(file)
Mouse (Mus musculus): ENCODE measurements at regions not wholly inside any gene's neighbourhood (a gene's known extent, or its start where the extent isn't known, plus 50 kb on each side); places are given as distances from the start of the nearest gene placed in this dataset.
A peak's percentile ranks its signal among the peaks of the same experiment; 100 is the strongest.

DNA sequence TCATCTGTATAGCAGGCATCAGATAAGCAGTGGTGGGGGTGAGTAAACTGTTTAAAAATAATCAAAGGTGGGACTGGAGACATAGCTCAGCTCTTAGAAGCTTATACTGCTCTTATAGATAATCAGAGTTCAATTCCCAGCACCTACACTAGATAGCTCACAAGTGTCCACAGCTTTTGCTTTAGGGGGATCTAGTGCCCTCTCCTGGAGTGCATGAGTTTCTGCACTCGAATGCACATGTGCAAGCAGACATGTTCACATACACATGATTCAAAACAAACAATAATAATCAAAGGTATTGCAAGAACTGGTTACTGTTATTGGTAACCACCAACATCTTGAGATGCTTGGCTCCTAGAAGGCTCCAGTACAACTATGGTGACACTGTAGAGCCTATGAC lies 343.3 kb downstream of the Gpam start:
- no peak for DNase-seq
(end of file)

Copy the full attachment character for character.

Mouse (Mus musculus): ENCODE measurements at regions not wholly inside any gene's neighbourhood (a gene's known extent, or its start where the extent isn't known, plus 50 kb on each side); places are given as distances from the start of the nearest gene placed in this dataset.
A peak's percentile ranks its signal among the peaks of the same experiment; 100 is the strongest.

DNA sequence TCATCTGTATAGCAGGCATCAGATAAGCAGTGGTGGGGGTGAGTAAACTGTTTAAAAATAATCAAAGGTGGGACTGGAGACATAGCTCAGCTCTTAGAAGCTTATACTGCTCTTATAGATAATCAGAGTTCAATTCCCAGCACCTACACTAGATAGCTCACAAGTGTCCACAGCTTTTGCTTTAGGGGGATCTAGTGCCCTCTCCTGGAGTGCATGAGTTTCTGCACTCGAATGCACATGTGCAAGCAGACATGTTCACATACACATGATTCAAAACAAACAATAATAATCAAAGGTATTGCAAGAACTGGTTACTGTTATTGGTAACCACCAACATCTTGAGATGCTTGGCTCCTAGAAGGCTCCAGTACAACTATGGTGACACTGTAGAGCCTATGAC lies 343.3 kb downstream of the Gpam start:
- no peak for DNase-seq